The rest of this paper is organized as follows. The Section 2 describes the system model and performance indicators. The queuing model analysis framework with priority jumping is established in the Section 3. Queue stability analysis and performance parameters are introduced in Section 4. Section 5 provides numerical and simulation results, followed by the conclusions of Section 6.

2  System Model

As shown in Fig. 1, we consider a hybrid network, including cellular users and D2D users, and focus on the user’s uplink communication. Assuming that the location distribution of base stations follows independent PPPs ΦB with the density is λb.They are randomly distributed in the regular hexagonal grid-like area and the area of the hexagonal cell is 1λb, where λb is the average number of BSs per unit area. In this paper, A is used to denote the coverage area of the hexagonal macro cell. We approximate A by a spherical disk with the same area as the hexagonal cell with a radius of R, R=1πλb. In addition, we assume that the cellular users are evenly distributed in the coverage area A, and the location of the cellular user constitutes a PPP ΦC of λc. Cellular users communicate with the base station closest to it. For typical uplink transmission, the interference of other cellular users comes from outside area A. We make reasonable assumptions of λc>>λb.

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Figure 1: D2D underlying cellular heterogeneous network

This paper considers that the uplink spectrum resources in the cell are orthogonally allocated to different cellular users. Potential D2D users reuse the channel in an underlay manner. It is assumed that the cellular network is in a fully loaded state, that is, all uplink sub-channels in the cell are allocated to different cellular users. We adopt a mode selection strategy for potential D2D users. When the distance between the D2D transmitter and the target receiver is less than the preset threshold, the potential D2D user will work in D2D mode, that is, sharing channel resources with cellular users for direct communication. At this time, D2D communication will cause interference to the cellular link of the shared channel. When the distance between the D2D transmitter and the receiver exceeds the threshold, the D2D user enters the sleep mode [12,13]. In addition, it is assumed that each D2D transmitter is equipped with a limited buffer for storing sporadic arriving data packets, in which only non-empty queues will cause interference to other links in the shared channel. Assuming that potential D2D users obey PPPs ΦD with density of λd, only some users can cause interference to the cellular link. The position distribution of these users constitutes a thinned PPP ΦD, and the density λd can be expressed as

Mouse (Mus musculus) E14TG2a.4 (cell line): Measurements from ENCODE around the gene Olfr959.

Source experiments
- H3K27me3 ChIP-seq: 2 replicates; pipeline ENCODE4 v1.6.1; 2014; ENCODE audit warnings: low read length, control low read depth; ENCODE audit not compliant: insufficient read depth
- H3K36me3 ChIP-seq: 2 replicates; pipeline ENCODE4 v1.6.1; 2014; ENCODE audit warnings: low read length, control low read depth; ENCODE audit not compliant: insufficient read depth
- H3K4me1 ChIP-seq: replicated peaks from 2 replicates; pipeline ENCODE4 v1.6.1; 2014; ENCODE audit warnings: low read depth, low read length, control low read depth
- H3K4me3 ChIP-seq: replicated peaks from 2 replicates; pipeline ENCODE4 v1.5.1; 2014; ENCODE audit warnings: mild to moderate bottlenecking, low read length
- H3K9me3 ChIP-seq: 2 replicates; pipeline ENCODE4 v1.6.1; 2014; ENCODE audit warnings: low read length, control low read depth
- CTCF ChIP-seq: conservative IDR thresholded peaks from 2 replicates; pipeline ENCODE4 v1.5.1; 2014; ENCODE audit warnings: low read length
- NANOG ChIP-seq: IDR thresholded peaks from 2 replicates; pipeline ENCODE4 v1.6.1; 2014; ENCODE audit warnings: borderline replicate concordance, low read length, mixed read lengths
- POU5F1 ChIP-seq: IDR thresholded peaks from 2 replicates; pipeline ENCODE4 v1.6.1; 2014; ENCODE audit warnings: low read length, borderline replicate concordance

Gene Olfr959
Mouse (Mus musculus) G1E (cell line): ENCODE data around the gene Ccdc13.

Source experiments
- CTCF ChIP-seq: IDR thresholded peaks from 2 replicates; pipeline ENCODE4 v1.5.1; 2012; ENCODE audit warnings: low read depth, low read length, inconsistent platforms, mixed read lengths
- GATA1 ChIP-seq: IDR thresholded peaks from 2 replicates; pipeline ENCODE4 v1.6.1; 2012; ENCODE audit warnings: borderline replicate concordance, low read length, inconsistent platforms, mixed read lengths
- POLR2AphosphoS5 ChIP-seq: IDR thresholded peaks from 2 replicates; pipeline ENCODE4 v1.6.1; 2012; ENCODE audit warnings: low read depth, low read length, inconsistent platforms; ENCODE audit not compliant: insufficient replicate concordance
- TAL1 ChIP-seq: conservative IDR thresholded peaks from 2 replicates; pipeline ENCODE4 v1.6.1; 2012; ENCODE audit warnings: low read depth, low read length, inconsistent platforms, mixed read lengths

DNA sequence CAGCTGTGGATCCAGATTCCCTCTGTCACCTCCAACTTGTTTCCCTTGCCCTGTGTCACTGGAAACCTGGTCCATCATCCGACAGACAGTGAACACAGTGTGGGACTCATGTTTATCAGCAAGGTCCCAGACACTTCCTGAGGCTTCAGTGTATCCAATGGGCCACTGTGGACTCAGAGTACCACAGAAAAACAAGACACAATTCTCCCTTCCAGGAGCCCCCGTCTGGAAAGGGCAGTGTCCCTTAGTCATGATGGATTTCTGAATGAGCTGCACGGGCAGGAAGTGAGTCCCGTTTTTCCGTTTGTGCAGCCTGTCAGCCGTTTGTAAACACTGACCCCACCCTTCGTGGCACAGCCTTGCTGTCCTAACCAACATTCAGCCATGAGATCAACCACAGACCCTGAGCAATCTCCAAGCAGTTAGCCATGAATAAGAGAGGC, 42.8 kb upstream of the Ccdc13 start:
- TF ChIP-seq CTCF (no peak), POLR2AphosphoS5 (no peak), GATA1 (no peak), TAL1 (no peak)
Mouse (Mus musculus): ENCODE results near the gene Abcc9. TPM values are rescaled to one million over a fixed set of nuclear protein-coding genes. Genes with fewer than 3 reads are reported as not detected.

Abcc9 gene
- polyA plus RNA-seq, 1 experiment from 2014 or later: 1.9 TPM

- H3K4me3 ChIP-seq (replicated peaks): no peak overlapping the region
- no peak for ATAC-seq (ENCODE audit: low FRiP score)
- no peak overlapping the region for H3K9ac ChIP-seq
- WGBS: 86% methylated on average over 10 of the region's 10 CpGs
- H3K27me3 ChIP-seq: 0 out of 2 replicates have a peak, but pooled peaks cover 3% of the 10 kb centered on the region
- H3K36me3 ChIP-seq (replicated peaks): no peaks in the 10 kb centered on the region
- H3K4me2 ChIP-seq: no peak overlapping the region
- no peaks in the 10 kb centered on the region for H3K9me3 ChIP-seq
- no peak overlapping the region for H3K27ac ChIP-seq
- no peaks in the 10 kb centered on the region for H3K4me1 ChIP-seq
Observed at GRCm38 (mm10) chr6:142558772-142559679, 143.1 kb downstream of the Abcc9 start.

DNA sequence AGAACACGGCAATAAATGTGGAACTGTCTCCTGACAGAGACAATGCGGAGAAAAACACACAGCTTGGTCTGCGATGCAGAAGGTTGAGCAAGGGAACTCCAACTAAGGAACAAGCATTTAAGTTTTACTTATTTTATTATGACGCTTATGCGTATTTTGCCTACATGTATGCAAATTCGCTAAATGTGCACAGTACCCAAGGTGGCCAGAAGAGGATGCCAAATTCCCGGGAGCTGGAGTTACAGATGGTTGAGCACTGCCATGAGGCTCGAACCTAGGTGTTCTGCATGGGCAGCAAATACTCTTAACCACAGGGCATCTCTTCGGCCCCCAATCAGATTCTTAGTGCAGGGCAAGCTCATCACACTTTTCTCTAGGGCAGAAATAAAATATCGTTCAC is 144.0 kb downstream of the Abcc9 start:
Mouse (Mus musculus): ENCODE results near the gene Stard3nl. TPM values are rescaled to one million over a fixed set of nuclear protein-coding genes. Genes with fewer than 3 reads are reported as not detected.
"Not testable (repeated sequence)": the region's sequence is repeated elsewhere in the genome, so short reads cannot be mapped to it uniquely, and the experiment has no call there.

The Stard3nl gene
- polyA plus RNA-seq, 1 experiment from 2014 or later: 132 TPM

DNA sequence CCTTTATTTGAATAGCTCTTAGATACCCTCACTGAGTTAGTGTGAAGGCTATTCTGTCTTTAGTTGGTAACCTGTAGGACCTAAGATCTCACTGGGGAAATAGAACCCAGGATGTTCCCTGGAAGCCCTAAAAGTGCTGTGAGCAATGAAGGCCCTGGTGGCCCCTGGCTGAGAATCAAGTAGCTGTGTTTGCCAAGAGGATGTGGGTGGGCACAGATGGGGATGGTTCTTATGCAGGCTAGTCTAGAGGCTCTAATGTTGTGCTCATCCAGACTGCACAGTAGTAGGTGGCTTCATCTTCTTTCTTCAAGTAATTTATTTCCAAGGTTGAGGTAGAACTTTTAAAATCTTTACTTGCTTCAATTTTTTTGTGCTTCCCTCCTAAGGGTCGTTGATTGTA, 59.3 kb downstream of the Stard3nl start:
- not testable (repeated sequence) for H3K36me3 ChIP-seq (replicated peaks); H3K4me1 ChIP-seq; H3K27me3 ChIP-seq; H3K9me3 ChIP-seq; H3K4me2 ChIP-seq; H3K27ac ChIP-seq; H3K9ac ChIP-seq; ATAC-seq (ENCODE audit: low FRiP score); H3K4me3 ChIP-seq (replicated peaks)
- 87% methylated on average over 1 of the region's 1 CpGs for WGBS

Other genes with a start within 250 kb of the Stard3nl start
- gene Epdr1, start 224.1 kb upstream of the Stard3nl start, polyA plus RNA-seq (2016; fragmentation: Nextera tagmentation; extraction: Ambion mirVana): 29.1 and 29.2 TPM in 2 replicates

λd=P(rd<μ)ηλd(1)

where rd represents the distance from the D2D transmitter to its target receiver and μ is the preset distance threshold. η represents the probability of non-empty queue status.

We assume that each potential D2D receiver is randomly distributed around its potential transmitter, and the distance from the transmitter to the receiver rd obeys the Rayleigh distribution. Its probability density function (PDF) is as follow:

frd(x)=2πςxeπςx2,x0(2)

We consider the path loss plus block fading channel model [14], The received power of the cellular user is ptgdα, where pt is the transmit power of the cellular user, g represents the small-scale fading of the communication link, which follows the exponential distribution of the normalized mean. d is the distance from the transmitter to the receiver and α is the path loss factor.

Additionally, as we consider the uplink transmission, power control is necessary. Uplink power control is used to adjust the transmit power to keep the base station receiving the signal power from the cellular user at a certain value, we employ the full channel inversion for uplink power control [15]. Then the transmit power of the cellular user is ρBSdk,BSαC, where ρBS is the minimum required power at the BS. dk,BS is the distance from cellular user k to its serving base station. αC represents the path loss factor of the cellular link.

According to the above assumptions, cellular users k is subjected to intra-layer interference from cellular users in other cells IaggC, as well as inter-layer interference IaggD from D2D users sharing channels inside and outside the cell due to non-orthogonal spectrum access strategies. Then the interference received by the serving base station of cellular user k can be expressed as

IaggC+IaggD=iΦC{k}ρBSdk,BSαCdi,BSαCgi,BS+jΦDPdgj,BSdj,BSαD(3)